Chapter # 4 Paragraph # 2 Study # 12
October 15, 2006
28 And all they in the synagogue, when they heard these things, were filled with wrath,
29 And rose up, and thrust him out of the city, and led him unto the brow of the hill whereon their city was built, that they might cast him down headlong.
30 But he passing through the midst of them went his way,
1901 ASV Translation:
28 And they were all filled with wrath in the synagogue, as they heard these things;
29 and they rose up, and cast him forth out of the city, and led him unto the brow of the hill whereon their city was built, that they might throw him down headlong.
30 But he passing through the midst of them went his way.
- I. The Wrath of Nazareth.
- A. Underlying the entire issue of "wrath" is the question of "Why?".
- 1. The English translations often do not make the distinctions that are necessary between what are called synonyms. The word for "wrath" in this text is the word for a sudden anger. It is not the same word as in Romans 1:18.
- 2. Both God and men get "angry". It is an aspect of their "glory".
- 3. But, as an aspect of their glory, "anger" needs a "reason". What is the "glory" that leads to a sudden outburst of destructive anger?
- 4. The word Luke chose to use to describe the reaction is used in the New Testament to describe an attitude that carries an intention to destroy along with it. Theological Dictionary of the New Testament says it started out as a description of "being moved into action". It also claims that there is no "material difference" between it and a similar word that is also translated by both "anger" and "wrath", but I think this claim is erroneous. The word translated "wrath" in this text tends to be used of "a flash of motivation to inflict pain", whereas the word that Theological Dictionary of the New Testament says is not "materially distinct" tends to be "a settled disposition to inflict vengence". This "flash" of motivation to destroy Jesus is clear in the text. But, the "flash" itself indicates a simmering undercurrent of tenaciously held "values" and "beliefs".
- 5. Thus, we can answer the question as to "Why?" by seeing the strength of the "values" held. If a value is held with any tenacity, it is particularly the focal point when another, contrary, value is pressed upon the holder. No "value" is held with tenacity and given up easily. Only the matters of "lesser value" are allowed to slide by when "conflict" is brought into the situation. Values-in-conflict is the very heart of the mess in which the present creation is found. The "essence" of Death is conflict; the "essence" of the mystery of godliness is how "conflict" is eliminated without eliminating opposite values. Judgment and Grace are opposite values; Love and Hate are also. Thus, either God does not possess these opposites, or He maintains them in perfect balance without conflict. Since "opposites" exist, they must exist in God. Even "sin" is probably nothing more than the absence of the balance needful to maintain harmony. And, at the root of this "harmonious balance" is the "personal" issue: persons are the "valued" commodity. In God, harmony between persons is a bottom line kind of value. The Islamic conception is that God does not have multiplicity of personality, so harmony between persons can be resolved by brute force and elimination of all persons who do not toe the Person's line. But the Christian conception is that God exists in plurality of personality so that there is no ability to "eliminate persons"; there is only the ability to address potential conflict with a willingness to bring balance into the picture. So, the Islamist is left with a "deity" that has no "competing" values. There is no mercy because all is justice. There is no love because all is hatred. Islam's "god" is, of necessity, stripped of all "opposites" so that there is a reductionist version of deity without half of the attributes of the God of Abraham, Isaac, and Jacob.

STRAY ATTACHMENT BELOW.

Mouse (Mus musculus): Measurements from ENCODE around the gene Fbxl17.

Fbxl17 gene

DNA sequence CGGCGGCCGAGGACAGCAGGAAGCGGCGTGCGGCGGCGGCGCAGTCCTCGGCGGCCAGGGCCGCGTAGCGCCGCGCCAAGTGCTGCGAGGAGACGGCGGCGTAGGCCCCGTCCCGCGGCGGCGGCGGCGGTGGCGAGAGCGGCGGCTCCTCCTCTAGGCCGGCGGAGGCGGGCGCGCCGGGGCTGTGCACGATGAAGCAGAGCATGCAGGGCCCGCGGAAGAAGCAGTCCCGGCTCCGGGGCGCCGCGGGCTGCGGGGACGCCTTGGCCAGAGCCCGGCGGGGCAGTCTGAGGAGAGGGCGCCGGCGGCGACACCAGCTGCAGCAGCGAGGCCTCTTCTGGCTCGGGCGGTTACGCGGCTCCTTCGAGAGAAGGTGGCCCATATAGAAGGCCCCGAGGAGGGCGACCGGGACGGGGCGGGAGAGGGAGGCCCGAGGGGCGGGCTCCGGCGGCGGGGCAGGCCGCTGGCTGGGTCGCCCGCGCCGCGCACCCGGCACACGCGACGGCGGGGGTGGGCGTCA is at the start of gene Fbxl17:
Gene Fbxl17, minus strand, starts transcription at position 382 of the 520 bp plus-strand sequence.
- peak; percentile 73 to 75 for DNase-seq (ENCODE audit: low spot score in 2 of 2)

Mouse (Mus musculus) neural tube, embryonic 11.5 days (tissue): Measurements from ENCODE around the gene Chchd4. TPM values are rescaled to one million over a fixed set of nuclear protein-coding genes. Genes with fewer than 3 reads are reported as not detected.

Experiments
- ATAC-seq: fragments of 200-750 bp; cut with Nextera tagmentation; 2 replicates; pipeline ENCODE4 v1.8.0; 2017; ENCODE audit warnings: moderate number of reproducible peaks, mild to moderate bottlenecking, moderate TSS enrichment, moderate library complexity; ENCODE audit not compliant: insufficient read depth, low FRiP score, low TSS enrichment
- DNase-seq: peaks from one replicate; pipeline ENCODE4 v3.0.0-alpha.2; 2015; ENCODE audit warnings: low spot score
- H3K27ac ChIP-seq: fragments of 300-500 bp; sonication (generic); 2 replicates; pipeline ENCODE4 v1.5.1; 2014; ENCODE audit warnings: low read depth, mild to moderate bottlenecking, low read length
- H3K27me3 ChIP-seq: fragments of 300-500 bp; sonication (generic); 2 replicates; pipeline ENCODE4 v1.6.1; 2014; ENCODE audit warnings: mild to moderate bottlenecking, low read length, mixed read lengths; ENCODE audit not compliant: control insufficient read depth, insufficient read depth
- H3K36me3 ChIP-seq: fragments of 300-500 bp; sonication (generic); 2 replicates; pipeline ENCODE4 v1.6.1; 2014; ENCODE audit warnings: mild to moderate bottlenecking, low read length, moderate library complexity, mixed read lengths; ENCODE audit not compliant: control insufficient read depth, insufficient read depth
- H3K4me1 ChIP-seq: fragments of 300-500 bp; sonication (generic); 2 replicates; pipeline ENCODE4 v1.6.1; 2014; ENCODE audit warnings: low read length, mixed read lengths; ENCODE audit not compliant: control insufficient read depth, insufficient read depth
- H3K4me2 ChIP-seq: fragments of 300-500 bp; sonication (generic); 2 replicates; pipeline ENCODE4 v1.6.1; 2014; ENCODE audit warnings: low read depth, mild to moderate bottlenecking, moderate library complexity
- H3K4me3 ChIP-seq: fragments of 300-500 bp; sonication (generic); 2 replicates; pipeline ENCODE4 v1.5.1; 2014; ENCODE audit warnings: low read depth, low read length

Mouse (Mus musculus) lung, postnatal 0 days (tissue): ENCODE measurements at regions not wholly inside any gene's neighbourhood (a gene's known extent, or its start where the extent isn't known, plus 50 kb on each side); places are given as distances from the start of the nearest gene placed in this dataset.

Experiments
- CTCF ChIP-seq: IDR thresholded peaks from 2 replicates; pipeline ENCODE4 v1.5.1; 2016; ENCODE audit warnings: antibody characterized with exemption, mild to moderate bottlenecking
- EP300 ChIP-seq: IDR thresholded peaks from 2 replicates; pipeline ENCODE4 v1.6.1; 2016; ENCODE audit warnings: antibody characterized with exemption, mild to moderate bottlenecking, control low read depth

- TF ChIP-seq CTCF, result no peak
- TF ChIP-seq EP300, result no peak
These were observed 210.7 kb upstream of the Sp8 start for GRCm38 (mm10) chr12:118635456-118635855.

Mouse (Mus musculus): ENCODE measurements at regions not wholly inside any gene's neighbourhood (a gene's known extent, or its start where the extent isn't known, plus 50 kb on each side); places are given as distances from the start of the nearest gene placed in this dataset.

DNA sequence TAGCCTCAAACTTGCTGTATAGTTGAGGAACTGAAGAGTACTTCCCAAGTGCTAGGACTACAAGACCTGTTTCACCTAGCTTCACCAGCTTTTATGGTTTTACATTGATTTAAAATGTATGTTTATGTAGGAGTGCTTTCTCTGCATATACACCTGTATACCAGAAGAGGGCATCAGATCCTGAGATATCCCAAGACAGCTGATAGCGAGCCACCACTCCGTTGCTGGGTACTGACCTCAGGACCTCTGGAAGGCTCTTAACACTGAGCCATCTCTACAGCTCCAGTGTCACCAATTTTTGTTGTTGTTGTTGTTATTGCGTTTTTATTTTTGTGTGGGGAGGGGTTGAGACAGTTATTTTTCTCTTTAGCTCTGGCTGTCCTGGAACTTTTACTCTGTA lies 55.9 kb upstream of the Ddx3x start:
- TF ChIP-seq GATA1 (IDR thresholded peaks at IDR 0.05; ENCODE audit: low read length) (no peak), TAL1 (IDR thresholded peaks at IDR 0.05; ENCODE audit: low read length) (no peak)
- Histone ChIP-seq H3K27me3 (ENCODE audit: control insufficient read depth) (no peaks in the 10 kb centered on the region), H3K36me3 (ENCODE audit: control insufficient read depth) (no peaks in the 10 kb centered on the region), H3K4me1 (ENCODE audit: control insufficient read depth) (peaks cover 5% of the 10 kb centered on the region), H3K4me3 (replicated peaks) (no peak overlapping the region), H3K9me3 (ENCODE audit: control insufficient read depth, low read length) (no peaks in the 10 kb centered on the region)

- 6. So, what were the "values" held in Nazareth that sparked such a hot flash of murderous rage?
- a. What did Jesus say that sparked the rage?
- 1) He said that He was fully aware of their hostility.
- 2) He said that their hostility was rooted in apostasy.
- b. What is the "rationale" for "murderous rage" because of an accusation of apostasy?
- 1) If it is not a true accusation, the facts will bear out the falseness of the charge.
- 2) If it is a true accusation, genuine repentance is in order in light of the grace-based promise of "redemption for snakes".
- c. What does the murderous rage indicate?
- 1) The essence of John's preparatory message was "You are snakes" who use your poison for self-protection as well as self-provision.
- 2) Murderous rage is nothing if it is not the use of poison to destroy; and for what? Jesus made an accusation. He was not threatening them with physical violence. There is no justification for their rage in any sense of "justice" (which is where we get our idea of "justification"). Thus, the injustice only proved that Jesus was right. In this, Jesus was in absolute harmony in His message with John. John's "You are snakes in need of regeneration" was just as much an accusation of apostasy as Jesus' comments in this text. He simply used a different set of words to say it.